Imagine the unimaginable. Suffering from Alzheimer’s Disease (AD), the person with whom you shared most of your life has forgotten who you are, and even worse, can no longer remember their own experiences, their relationships, and how to behave appropriately in everyday situations. But although most of their long-term memory is heavily impaired, they may continue to relate astonishingly well to autobiographically relevant pieces of music.
Fifty years ago, at the height of the British Invasion, The Yardbirds released “Heart Full of Soul” (28 May 1965) and The Kinks, “See My Friends” (30 July 1965). Both attempted to evoke something exotic, mysterious, and distinctly different from the flood of productions competing for consumer attention that summer. Drawing on Britain’s long fascination with “The Orient,” these recordings started sixties British pop down a path that proved both rewarding and problematic.
How The Light Gets In (named, aptly, in honour of a Leonard Cohen song) has taken the festival world by storm with its yearly celebration of philosophy and music. We spoke to founder and festival organiser Hilary Lawson, who is a full-time philosopher, Director of the Institute of Art and Ideas, and someone with lots to say about keepings things equal and organising a great party.
Many, perhaps most people listen to music with the hope that it permits them to step outside of the world as it usually is, the demands it places on us and the ugliness that so obviously mars it. People gravitate to music’s bright melodies, infectious rhythms, and perhaps especially to lyrics that, whether Beethoven’s or Beyoncé’s, give us some kind of life-raft or a phrase that clarifies our condition.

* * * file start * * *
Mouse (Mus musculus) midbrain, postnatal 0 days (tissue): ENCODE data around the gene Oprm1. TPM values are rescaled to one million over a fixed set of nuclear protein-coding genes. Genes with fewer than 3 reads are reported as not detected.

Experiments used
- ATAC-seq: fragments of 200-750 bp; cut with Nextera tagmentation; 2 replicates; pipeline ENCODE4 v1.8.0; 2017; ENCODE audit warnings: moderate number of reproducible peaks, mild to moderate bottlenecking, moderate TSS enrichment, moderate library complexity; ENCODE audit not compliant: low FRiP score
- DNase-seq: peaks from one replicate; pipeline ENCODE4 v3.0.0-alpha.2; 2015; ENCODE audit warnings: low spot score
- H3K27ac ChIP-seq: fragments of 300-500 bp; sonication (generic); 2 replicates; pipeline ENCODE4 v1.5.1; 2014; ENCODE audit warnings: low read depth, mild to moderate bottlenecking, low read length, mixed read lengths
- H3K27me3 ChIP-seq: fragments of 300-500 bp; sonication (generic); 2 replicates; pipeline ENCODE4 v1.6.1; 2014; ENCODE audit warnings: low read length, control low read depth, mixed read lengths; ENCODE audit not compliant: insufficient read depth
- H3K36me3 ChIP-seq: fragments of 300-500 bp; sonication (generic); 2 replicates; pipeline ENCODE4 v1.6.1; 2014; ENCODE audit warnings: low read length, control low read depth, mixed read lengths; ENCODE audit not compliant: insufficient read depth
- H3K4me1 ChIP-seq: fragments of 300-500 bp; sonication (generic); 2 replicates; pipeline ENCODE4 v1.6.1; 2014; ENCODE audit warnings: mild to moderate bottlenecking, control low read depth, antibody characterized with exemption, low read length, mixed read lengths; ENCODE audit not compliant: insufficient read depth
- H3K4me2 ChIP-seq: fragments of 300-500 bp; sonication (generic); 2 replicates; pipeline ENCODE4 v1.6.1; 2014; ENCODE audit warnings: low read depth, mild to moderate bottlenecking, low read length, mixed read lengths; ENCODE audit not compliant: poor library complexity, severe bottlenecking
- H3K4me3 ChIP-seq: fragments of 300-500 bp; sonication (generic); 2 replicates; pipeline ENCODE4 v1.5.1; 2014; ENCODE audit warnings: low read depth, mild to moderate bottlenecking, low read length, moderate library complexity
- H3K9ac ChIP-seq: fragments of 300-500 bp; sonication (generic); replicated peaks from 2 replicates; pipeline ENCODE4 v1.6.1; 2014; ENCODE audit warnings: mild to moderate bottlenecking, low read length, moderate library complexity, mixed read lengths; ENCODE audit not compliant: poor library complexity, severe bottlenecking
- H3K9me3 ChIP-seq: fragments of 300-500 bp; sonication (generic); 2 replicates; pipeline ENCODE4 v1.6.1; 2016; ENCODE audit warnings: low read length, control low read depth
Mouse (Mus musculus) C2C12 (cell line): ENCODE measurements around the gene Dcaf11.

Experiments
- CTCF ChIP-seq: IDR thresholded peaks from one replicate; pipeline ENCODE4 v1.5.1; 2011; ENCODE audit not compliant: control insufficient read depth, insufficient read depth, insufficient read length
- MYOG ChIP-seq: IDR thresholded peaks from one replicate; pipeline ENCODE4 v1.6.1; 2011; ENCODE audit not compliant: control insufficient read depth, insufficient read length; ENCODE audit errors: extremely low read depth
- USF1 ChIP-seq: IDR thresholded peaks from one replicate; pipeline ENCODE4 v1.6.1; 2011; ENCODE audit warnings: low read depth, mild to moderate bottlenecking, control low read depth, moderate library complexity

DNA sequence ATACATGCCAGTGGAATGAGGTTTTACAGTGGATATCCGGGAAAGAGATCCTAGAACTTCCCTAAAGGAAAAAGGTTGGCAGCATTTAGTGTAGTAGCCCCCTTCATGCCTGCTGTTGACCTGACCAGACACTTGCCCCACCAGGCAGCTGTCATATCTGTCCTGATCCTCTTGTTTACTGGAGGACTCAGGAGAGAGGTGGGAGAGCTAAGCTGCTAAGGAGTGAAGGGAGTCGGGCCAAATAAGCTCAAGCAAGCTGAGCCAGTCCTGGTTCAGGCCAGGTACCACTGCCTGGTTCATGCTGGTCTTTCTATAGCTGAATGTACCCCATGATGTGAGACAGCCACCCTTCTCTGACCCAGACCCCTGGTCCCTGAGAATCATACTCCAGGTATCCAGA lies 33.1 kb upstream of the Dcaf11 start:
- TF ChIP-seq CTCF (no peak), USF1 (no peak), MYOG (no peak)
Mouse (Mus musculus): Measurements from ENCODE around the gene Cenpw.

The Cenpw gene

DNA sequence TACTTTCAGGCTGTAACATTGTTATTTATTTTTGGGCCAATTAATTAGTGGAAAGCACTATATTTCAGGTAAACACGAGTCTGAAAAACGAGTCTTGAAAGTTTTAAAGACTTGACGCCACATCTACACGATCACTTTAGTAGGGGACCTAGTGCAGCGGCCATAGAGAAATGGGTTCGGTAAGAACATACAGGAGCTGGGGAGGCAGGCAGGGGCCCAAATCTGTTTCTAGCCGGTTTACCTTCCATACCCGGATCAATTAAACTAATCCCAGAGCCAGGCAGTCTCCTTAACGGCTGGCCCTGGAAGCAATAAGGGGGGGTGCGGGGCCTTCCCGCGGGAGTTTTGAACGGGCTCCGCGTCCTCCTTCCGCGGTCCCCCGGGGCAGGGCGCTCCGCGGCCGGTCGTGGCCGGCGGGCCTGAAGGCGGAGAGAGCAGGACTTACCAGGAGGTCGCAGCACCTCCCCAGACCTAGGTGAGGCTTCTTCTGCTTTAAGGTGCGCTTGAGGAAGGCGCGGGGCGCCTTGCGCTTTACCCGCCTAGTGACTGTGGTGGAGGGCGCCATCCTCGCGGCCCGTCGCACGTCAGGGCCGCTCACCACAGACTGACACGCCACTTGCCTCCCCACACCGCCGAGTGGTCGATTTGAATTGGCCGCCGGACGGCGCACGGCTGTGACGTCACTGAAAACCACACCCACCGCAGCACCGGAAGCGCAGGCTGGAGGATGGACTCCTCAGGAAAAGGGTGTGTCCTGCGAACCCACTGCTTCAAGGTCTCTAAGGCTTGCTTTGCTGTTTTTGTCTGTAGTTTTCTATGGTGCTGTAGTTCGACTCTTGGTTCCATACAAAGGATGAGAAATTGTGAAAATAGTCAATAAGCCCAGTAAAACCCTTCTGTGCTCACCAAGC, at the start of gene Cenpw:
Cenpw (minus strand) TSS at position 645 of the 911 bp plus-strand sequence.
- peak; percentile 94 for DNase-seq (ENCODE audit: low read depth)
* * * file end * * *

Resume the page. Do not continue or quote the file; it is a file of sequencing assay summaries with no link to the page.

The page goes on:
In celebration of The BBC Proms 120th anniversary we have created a comprehensive reading list of books, journals, and online resources that celebrate the eight- week British summer season of orchestral music, live performances, and late-night music and poetry.
Although often overlooked, the piccolo is an important part of the woodwind instrument family. This high-pitched petite woodwind packs a huge punch. Historically, the piccolo had no keys and was an instrument of its own kind.
On the Fourth of July, Americans will celebrate Independence Day at picnics, concerts, fireworks displays, and gatherings of many kinds, and they almost always sing. “America the Beautiful” will be popular, and so will “Our County, ’Tis of Thee” and of course the national anthem, “Star-Spangled Banner” (despite its notoriously unsingable tune). The words are so familiar that, really, no one pays attention to their meaning. But read them closely and be surprised how the lyrics describe the meaning of America in three very different ways.
Celebrate the end of Black Music Month with this timeline highlighting over 100 years of music created and produced by influential African-Americans. Kenny Gamble, Ed Wright, and Dyana Williams developed the idea for Black Music Month back in 1979 as a way to annually show appreciate for black music icons. After lobbying, President Jimmy Carter hosted a reception to formally recognize the month.